Puerto Rico is exhausting its sand and gravel for construction and recreation.

Beach-sand mining.
Illegal extraction of beach sand is one of the major causes of coastal erosion in Puerto Rico. [larger version]

In the 1950's and early 1960's, Puerto Rico enjoyed a construction boom as a part of Operation Bootstrap. Sand and gravel were mined from beaches and rivers, causing damage to the environment in the form of unexpected beach erosion and loss of sources of sand to nourish beaches. Recent studies suggest that Puerto Rico will exhaust its known supplies of onshore sand and gravel by the turn of the century. Thus, offshore resources of sand and gravel for construction and for beach replenishment are of major importance. In the past, unusually high construction costs were somewhat offset by locally available onshore deposits, but these have been largely depleted. Sand and gravel are ubiquitous along coastal areas of Puerto Rico, and their widespread availability has masked the severe economic and environmental penalties of their removal. In 1970, Puerto Rico's Department of Natural Resources (DNR) initiated a cooperative study with the U.S. Geological Survey (USGS) that was designed to identify and describe new resources of sand and gravel on the shelf.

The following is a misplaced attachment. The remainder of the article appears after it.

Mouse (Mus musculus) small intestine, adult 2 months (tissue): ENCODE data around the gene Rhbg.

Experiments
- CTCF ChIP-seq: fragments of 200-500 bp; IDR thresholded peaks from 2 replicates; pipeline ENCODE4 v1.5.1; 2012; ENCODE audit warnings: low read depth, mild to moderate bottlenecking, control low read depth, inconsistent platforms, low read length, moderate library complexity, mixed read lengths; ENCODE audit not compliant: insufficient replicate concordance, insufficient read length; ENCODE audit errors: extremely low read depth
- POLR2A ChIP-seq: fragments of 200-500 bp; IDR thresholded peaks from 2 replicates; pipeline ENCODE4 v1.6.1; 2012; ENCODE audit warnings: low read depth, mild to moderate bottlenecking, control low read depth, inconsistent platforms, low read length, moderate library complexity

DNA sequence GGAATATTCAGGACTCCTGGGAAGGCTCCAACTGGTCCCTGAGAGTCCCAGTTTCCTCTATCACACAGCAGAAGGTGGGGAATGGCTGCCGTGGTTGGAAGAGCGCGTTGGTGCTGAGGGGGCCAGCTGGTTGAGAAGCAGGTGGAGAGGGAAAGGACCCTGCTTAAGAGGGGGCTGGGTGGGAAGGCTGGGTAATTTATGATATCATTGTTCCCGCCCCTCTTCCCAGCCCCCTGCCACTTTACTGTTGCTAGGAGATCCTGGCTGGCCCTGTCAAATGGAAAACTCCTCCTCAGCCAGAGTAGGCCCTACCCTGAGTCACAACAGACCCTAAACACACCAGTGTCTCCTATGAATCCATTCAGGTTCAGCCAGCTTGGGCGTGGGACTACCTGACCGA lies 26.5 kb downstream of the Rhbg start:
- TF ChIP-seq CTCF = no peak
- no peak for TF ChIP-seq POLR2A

USGS scientists conducted reconnaissance geologic mapping for new sand and gravel resources.

Map showing locations of three submerged sand deposit areas on the insular shelf of Puerto Rico. Map showing locations of three submerged sand deposit areas on the insular shelf of Puerto Rico.